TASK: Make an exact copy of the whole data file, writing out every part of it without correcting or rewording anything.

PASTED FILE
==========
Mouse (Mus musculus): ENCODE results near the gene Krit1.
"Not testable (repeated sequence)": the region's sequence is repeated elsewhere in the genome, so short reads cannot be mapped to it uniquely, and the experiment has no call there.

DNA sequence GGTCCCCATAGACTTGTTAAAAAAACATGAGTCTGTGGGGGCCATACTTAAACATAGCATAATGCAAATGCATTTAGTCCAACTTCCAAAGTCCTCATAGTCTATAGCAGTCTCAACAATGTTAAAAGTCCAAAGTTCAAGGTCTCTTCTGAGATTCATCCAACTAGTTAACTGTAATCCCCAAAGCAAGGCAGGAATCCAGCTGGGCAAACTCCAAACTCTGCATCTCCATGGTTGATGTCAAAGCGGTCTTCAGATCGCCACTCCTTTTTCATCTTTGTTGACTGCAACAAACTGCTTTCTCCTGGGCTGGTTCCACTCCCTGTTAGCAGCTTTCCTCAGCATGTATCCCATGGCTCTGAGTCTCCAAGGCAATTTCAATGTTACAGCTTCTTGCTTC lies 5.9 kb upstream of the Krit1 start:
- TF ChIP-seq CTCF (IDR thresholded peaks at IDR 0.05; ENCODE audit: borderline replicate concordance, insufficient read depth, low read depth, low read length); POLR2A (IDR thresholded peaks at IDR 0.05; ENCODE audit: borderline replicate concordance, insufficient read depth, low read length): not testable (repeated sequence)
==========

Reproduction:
Mouse (Mus musculus): ENCODE results near the gene Krit1.
"Not testable (repeated sequence)": the region's sequence is repeated elsewhere in the genome, so short reads cannot be mapped to it uniquely, and the experiment has no call there.

DNA sequence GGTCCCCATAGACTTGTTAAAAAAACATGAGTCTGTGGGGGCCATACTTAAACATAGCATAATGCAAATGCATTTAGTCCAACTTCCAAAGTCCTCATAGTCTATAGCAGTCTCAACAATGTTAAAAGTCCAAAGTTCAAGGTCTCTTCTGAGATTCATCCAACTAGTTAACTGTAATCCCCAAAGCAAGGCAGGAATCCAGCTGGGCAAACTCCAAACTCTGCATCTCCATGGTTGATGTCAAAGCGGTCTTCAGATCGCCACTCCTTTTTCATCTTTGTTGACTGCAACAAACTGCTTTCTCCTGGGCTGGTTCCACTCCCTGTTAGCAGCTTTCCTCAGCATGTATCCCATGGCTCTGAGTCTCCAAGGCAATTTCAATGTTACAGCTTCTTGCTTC lies 5.9 kb upstream of the Krit1 start:
- TF ChIP-seq CTCF (IDR thresholded peaks at IDR 0.05; ENCODE audit: borderline replicate concordance, insufficient read depth, low read depth, low read length); POLR2A (IDR thresholded peaks at IDR 0.05; ENCODE audit: borderline replicate concordance, insufficient read depth, low read length): not testable (repeated sequence)